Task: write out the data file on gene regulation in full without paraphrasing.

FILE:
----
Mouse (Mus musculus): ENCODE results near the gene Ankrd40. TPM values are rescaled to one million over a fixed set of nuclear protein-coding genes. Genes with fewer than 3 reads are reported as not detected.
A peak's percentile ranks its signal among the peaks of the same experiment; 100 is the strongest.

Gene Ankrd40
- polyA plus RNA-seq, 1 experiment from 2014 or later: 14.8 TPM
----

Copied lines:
Mouse (Mus musculus): ENCODE results near the gene Ankrd40. TPM values are rescaled to one million over a fixed set of nuclear protein-coding genes. Genes with fewer than 3 reads are reported as not detected.
A peak's percentile ranks its signal among the peaks of the same experiment; 100 is the strongest.

Gene Ankrd40
- polyA plus RNA-seq, 1 experiment from 2014 or later: 14.8 TPM